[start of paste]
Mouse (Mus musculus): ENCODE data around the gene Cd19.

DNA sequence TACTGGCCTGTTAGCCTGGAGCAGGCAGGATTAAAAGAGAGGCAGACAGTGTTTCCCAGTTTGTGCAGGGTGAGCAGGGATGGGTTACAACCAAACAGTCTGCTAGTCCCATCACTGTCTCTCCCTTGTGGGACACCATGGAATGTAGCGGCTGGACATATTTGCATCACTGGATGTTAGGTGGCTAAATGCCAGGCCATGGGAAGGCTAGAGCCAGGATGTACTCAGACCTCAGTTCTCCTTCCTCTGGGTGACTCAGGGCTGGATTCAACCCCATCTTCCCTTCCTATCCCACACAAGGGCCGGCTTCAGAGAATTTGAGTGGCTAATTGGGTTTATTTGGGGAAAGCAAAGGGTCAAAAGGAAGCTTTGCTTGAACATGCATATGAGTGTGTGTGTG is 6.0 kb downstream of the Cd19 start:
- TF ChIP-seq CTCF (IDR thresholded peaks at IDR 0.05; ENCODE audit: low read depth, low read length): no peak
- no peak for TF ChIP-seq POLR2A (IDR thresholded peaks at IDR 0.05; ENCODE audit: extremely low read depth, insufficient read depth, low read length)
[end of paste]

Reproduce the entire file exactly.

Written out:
Mouse (Mus musculus): ENCODE data around the gene Cd19.

DNA sequence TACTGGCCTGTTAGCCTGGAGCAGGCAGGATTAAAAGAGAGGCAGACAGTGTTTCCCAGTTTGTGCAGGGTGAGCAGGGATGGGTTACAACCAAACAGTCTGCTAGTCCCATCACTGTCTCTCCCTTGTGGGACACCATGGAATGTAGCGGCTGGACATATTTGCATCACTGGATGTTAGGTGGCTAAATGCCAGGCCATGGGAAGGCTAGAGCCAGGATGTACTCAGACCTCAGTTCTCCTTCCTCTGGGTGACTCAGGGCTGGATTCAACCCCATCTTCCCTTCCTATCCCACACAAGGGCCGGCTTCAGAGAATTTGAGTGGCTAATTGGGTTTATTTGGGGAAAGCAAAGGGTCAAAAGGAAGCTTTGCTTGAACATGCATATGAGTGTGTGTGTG is 6.0 kb downstream of the Cd19 start:
- TF ChIP-seq CTCF (IDR thresholded peaks at IDR 0.05; ENCODE audit: low read depth, low read length): no peak
- no peak for TF ChIP-seq POLR2A (IDR thresholded peaks at IDR 0.05; ENCODE audit: extremely low read depth, insufficient read depth, low read length)